As Old As Dublin Itself
The city of Dublin grew from two small settlements at the confluence of the River Liffey and one of its tributaries, The Poddle. The original settlements were known as Áth Cliath (The Ford of Hurdles) and Dubh Linn (The Black Pool), later anglicized to Dublin. In medieval times, the city was walled for its protection and administered by a corporation and guilds, which controlled trade and commerce within the city, administered justice, and levied tariffs and taxes to run and protect the city. You can still see remnants of the old City Wall of Dublin today at Cornmarket and in St Audoen’s Park, and Cornmarket was once the location of the New Gate, the main westerly approach to the city. Outside of the walls, areas outside of the Corporation’s control were established called liberties.
The area now known as The Liberties developed to the west of the Norman city of Dublin, along the main western approach known as the Sligh Mor. In the 12th century, a royal abbey was established in the townland of Donore and given extensive estates in counties Meath, Dublin and Wicklow, including an area of its own jurisdiction and certain privileges and entitlements to regulate trade and commerce within the ‘liberty’. And hence the name, The Liberties. At its height in the 15th century, the abbey would have formed one of the largest complexes in the city, with its main commercial throughfare – Thomas Street – lying to the north. Image by Stephen Conlon, courtesy of Dublin City Council.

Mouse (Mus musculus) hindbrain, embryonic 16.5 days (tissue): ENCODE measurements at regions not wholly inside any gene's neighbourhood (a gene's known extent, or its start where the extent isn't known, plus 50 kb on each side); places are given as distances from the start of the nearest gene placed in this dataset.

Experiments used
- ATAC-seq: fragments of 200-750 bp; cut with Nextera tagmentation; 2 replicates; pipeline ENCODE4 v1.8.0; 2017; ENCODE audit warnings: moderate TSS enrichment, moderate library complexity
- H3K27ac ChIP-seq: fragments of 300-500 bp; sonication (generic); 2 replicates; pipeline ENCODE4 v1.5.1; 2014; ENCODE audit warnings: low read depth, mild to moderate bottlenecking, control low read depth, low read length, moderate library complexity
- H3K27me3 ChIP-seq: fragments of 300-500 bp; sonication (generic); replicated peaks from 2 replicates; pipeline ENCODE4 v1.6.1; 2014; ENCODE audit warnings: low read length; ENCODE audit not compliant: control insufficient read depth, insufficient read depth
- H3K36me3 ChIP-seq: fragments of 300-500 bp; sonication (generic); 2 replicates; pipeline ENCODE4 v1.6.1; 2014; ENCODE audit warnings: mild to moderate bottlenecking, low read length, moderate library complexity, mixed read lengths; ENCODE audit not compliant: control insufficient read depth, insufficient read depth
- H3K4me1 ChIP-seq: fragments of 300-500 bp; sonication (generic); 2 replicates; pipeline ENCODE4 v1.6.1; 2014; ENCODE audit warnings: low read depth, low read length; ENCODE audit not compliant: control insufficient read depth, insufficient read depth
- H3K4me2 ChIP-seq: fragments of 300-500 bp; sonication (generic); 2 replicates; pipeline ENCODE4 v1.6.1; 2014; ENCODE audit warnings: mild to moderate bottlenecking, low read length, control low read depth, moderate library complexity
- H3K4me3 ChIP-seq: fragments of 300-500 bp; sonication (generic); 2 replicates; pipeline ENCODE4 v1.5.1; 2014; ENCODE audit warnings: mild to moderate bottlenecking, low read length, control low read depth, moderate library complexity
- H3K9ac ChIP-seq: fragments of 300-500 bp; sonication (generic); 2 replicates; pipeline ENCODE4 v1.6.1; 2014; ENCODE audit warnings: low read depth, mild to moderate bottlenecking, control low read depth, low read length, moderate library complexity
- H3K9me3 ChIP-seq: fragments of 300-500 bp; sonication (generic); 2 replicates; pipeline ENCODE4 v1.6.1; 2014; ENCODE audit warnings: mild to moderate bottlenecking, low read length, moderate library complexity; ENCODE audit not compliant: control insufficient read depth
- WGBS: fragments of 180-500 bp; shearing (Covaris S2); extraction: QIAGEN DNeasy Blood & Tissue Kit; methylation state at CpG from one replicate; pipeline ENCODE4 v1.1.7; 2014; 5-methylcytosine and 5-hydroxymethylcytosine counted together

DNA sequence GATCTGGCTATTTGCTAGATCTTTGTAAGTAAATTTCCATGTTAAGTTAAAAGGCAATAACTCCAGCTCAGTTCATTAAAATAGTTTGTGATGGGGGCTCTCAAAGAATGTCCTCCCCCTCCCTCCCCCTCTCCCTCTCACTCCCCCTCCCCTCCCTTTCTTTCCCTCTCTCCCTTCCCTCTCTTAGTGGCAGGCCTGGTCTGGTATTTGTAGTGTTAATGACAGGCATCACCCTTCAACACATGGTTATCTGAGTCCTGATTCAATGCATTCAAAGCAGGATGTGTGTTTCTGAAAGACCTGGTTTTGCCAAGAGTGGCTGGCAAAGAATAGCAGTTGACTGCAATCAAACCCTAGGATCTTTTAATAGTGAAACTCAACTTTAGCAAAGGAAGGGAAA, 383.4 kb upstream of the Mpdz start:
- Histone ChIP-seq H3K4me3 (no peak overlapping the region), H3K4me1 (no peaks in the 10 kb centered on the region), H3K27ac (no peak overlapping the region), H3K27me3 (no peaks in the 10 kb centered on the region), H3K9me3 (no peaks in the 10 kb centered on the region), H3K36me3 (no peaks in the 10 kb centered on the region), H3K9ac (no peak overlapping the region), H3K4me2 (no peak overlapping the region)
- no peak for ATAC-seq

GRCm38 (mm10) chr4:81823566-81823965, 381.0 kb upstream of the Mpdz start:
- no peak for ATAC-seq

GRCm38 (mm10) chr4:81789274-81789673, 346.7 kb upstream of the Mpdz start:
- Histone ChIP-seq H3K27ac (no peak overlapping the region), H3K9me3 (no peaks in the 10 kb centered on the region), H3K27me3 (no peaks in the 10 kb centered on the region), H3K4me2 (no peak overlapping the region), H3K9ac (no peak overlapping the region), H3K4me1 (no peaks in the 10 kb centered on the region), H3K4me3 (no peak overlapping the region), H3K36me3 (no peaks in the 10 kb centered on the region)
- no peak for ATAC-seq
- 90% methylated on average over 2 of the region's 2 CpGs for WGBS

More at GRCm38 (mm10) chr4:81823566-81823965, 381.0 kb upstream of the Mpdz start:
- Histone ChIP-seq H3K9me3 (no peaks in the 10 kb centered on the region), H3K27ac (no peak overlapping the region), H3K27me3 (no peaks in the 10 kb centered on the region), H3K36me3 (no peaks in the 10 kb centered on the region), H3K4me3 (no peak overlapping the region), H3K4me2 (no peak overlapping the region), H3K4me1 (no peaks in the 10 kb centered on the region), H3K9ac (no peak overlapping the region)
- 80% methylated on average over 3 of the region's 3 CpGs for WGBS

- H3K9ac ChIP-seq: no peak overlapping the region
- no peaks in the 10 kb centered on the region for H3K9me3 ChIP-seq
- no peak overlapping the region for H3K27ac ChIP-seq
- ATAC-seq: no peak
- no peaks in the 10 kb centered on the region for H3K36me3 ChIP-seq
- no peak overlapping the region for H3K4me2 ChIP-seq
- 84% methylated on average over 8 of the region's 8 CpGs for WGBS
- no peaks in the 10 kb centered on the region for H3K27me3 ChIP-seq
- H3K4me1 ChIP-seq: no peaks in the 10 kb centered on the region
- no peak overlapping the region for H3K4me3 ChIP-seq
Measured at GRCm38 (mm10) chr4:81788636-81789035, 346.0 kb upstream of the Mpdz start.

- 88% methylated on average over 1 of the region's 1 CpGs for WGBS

In the 12th century, King Henry II of England ordered an Abbey of St Thomas the Martyr to be established at a site close to the modern church of St Catherine. The Augustinian monks of the Abbey were given extensive lands to the west of the city, as well as in counties Dublin, Meath and Wicklow, and certain privileges and powers to control trade within their ‘liberty’ and as a result the Liberty of St Thomas Court & Donore became extremely wealthy. The abbey in turn gave its name to St Thomas Street, the main street of the area, which itself ran along the alignment of the ancient western route into the city of Dublin. It quickly became a bustling market place and trading street, lined with mills, hostelries and various providers all serving the growing city.
With the dissolution of monasteries by King Henry VIII in the 16th century, the abbey’s lands passed into the ownership of Sir William Brabazon, an ambitious courtier of the king. The Brabazon family, who later became Earls of Meath, dominated the area as landowners for the next 300 years and different generations of the family were responsible for many of the urban developments we recognise today. The great market space at Newmarket was laid out in the 1620s by the second Earl of Meath and his townhouse was located closeby. A later earl supported some of the pioneering Victorian-era housing developments for the working class. Today, streetnames such as Meath Street, Brabazon Street and Ardee Street evoke the family connection.